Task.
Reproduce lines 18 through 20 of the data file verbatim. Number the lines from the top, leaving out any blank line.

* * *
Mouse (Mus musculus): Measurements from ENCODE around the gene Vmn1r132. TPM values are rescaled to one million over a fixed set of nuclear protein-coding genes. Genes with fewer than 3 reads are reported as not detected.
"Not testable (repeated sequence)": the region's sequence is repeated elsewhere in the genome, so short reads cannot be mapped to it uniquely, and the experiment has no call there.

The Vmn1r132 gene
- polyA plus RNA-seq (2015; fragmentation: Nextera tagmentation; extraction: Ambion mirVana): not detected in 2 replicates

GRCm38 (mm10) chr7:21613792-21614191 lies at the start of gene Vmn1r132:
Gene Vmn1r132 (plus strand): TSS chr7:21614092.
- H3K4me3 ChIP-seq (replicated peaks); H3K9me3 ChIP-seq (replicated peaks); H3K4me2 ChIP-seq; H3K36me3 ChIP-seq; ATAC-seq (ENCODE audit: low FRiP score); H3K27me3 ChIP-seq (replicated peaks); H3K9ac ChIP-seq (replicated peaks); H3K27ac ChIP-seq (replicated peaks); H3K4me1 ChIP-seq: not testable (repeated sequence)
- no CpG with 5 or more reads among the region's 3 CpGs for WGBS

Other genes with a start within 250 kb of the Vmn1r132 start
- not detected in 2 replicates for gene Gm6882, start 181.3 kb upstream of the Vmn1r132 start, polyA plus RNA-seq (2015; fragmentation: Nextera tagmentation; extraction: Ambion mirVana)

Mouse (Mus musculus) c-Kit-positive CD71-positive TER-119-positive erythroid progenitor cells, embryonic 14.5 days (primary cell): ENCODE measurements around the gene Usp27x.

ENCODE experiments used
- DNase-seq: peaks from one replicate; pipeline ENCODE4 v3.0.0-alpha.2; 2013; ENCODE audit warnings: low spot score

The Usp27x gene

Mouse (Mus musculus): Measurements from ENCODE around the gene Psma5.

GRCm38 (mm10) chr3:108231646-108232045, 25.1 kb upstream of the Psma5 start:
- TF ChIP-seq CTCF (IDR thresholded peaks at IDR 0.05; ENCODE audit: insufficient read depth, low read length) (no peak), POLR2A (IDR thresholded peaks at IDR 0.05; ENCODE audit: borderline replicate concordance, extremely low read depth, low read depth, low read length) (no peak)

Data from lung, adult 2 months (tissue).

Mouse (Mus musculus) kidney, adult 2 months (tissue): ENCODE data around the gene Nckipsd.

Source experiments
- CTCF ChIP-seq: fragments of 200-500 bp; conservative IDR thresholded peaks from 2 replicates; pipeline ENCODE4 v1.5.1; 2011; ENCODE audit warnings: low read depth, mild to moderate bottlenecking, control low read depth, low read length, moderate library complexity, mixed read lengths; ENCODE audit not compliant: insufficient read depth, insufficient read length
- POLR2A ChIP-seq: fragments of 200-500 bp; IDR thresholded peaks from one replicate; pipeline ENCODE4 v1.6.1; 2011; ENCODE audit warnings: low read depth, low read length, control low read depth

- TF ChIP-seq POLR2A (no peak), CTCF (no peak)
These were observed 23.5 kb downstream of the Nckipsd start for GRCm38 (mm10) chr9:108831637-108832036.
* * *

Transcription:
Data from lung, adult 2 months (tissue).

Mouse (Mus musculus) kidney, adult 2 months (tissue): ENCODE data around the gene Nckipsd.

Source experiments